The short answer is being paranoid about tackling a known vulnerability. It's 2001, and Daniel J. Bernstein (DJB), author of the then popular djbdns security-aware DNS implementation, is applying basic math principles to raise awareness on what's to turn into the "sky is falling" critical Internet vulnerability in 2008, in an email on the unix.bind-users newsgroup :
"I said "cryptographic randomization.'' The output of random() is not cryptographically secure. In fact, it is quite easily predictable. This is a standard exercise in first-semester cryptography courses. Randomizing the port number makes a huge difference in the cost of a forgery for blind attackers---i.e., most attackers on the Internet. It's funny that the BIND company has gone to so much effort to move from the first line to the second, but now pooh-poohs the third line. Do you think that "RSA'' is a magic word that makes security problems disappear? Without a central key distribution system---a system that doesn't exist now and won't exist for the foreseeable future---DNSSEC doesn't stop forgeries."
The skeleton from the closet makes another appearance in January 2005, according to Marcus H. Sachs, Director, SANS Internet Storm Center, in the face of Ian Green's GIAC Security Essentials Certification (GSEC) submitted paper detailing the same vulnerability :
"Three years ago Ian Green, then studying for his GIAC Security Essentials Certification (GSEC), submitted a paper that details the same DNS spoofing vulnerability, the SANS Institute's Internet Storm Centre notes.In order to spoof a DNS request it's necessary to "guess" both the Query ID and the source port. The query ID is 16 bits long, and the UDP source port also has over 60,000 potential option. But as Green noted back in January 2005, DNS transactions are incremented by one for each subsequent query while the UDP source port remains the same during a session."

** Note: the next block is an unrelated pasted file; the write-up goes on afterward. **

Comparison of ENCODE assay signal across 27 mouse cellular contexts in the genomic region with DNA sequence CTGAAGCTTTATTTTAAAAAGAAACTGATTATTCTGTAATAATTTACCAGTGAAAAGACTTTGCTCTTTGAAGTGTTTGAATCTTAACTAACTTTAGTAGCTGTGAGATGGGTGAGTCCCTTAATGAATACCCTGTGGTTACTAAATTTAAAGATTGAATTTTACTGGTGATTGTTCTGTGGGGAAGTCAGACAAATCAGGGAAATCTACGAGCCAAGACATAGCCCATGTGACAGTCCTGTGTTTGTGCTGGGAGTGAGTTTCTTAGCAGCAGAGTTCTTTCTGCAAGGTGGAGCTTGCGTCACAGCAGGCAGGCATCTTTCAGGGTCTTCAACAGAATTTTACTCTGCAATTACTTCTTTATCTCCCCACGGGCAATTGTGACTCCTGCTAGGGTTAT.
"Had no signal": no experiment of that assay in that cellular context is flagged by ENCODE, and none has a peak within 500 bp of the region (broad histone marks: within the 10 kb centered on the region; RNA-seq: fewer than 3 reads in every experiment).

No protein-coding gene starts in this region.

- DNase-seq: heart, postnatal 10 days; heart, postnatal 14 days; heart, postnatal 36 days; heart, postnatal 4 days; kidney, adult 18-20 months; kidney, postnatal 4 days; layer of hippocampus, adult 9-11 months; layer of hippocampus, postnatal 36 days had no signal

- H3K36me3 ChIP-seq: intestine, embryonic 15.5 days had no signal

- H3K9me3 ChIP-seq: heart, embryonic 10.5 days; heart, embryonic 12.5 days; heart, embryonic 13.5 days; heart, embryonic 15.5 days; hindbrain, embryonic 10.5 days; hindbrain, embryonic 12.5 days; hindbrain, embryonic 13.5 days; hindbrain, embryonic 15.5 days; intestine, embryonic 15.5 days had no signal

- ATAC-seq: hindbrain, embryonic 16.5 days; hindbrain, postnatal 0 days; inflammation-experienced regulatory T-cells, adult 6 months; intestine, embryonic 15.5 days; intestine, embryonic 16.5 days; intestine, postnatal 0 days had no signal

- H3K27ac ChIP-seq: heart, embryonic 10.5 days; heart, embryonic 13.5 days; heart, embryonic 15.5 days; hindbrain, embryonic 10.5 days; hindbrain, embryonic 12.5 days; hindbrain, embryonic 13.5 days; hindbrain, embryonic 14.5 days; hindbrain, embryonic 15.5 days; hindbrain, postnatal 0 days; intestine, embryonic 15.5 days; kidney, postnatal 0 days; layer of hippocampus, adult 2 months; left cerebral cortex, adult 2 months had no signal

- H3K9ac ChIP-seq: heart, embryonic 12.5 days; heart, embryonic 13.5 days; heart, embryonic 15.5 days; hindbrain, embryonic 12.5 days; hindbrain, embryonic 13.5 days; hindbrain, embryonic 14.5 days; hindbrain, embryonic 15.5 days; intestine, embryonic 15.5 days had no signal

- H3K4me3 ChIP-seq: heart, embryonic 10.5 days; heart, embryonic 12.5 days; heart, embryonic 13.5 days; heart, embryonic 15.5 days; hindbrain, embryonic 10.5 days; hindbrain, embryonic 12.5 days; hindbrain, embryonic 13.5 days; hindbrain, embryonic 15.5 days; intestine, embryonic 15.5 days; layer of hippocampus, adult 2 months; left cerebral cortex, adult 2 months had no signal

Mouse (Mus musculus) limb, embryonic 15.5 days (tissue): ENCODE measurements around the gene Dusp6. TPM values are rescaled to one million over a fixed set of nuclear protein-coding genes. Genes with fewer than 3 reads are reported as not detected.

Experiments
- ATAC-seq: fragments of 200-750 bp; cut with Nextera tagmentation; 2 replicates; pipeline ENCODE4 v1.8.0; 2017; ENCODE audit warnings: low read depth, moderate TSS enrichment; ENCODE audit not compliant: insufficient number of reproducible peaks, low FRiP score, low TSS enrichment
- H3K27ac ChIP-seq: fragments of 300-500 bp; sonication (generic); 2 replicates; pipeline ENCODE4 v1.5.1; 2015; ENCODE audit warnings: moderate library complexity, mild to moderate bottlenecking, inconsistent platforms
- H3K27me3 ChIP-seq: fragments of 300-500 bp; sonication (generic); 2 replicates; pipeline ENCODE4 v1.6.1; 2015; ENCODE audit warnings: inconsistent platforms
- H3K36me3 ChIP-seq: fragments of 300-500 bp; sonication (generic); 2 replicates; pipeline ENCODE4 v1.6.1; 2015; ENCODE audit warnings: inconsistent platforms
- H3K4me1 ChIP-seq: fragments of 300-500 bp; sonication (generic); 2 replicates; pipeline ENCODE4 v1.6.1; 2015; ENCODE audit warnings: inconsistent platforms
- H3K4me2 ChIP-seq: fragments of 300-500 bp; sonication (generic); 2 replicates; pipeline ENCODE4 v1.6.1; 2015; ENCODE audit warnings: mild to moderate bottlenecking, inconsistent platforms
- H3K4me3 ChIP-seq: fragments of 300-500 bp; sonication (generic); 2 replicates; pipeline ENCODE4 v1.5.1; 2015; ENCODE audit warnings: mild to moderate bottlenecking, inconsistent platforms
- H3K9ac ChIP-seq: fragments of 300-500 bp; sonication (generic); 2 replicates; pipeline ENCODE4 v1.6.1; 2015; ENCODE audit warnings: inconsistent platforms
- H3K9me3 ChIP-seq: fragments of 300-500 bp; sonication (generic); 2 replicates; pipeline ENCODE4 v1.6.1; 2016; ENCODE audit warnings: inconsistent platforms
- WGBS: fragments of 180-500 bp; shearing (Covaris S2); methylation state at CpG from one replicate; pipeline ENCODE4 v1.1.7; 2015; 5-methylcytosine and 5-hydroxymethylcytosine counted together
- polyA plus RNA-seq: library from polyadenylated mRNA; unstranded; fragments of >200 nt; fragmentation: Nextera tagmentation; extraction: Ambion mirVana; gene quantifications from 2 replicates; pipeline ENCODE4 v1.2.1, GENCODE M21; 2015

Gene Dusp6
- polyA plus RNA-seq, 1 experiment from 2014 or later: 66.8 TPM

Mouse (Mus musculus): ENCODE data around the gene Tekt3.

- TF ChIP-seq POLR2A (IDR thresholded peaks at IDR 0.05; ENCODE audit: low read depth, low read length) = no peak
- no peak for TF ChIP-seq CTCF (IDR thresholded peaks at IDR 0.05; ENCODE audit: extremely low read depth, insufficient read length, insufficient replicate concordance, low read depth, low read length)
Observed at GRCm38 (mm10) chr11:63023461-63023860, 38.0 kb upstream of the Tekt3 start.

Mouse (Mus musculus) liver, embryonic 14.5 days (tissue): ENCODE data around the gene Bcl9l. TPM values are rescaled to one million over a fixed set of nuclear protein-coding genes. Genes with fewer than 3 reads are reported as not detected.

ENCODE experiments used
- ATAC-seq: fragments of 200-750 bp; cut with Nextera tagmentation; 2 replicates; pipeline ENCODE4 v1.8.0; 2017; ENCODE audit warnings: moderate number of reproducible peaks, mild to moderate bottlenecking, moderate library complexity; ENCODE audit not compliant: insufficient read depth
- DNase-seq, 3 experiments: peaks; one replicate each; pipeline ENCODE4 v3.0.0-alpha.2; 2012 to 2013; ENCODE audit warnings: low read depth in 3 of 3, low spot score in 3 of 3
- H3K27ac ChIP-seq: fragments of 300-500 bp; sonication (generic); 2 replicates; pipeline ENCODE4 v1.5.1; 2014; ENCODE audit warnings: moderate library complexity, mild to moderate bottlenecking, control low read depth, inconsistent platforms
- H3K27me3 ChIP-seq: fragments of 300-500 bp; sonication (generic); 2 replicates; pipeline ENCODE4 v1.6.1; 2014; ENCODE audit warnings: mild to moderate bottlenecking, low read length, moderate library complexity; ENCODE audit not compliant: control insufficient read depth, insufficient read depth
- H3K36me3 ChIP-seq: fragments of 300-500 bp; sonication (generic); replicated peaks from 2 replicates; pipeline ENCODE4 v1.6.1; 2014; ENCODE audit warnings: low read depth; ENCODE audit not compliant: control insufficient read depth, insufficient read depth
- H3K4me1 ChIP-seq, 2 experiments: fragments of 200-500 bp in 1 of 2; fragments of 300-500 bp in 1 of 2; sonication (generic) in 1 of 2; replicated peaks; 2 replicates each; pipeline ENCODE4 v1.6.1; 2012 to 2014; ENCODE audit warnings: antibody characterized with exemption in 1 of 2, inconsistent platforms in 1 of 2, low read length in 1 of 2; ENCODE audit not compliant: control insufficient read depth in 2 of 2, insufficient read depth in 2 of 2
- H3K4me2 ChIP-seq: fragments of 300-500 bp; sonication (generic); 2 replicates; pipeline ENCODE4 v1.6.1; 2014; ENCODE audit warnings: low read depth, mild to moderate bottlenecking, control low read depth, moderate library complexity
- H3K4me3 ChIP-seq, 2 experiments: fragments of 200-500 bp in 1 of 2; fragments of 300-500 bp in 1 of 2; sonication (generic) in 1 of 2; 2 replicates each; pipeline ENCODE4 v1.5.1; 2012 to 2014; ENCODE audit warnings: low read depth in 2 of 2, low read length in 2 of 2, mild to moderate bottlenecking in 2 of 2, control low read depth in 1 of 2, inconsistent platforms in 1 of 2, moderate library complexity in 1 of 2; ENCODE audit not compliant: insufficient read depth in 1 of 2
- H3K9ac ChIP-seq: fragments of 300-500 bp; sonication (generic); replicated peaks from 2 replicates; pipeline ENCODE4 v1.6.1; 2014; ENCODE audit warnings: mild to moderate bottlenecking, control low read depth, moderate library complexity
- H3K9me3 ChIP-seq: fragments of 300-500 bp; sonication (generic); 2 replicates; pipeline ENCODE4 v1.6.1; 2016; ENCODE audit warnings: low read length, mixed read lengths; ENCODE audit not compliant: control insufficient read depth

Apparently, OpenDNS, PowerDNS and MaraDNS were all aware of the possibility for abuse here, and took action long before the recent vulnerability disclosure and coordinated multi-vendor patching initiated by Dan Kaminsky took place. How did they do it, and what's the current state of the coordinated patching campaign across the Internet?
"I’m very proud to announce that we are one of the only DNS vendor / service providers that was not vulnerable when this issue was first discovered by Dan. During Dan’s testing he confirmed (and we later confirmed) that our DNS implementation is not susceptible to the attack that was discovered. In other words, if you used OpenDNS then you were already protected long before this attack was even discovered.
In fact, for those of you who were listening in on the Microsoft press call this morning, you’ll note that OpenDNS was suggested as the easy and simple solution for anyone who can’t upgrade their DNS infrastructure today. Pointing your DNS servers to forward requests to OpenDNS and firewalling all other DNS traffic off at your server will help mitigate this risk." Bert Hubert, author of PowerDNS, alerted me to the fact that PowerDNS was also not vulnerable when this issue was discovered. That’s not surprising considering Bert is one of the authors of the wonderful DNS forgery resilience Internet Draft that has recently been published. :-) I updated the statement in bold appropriately."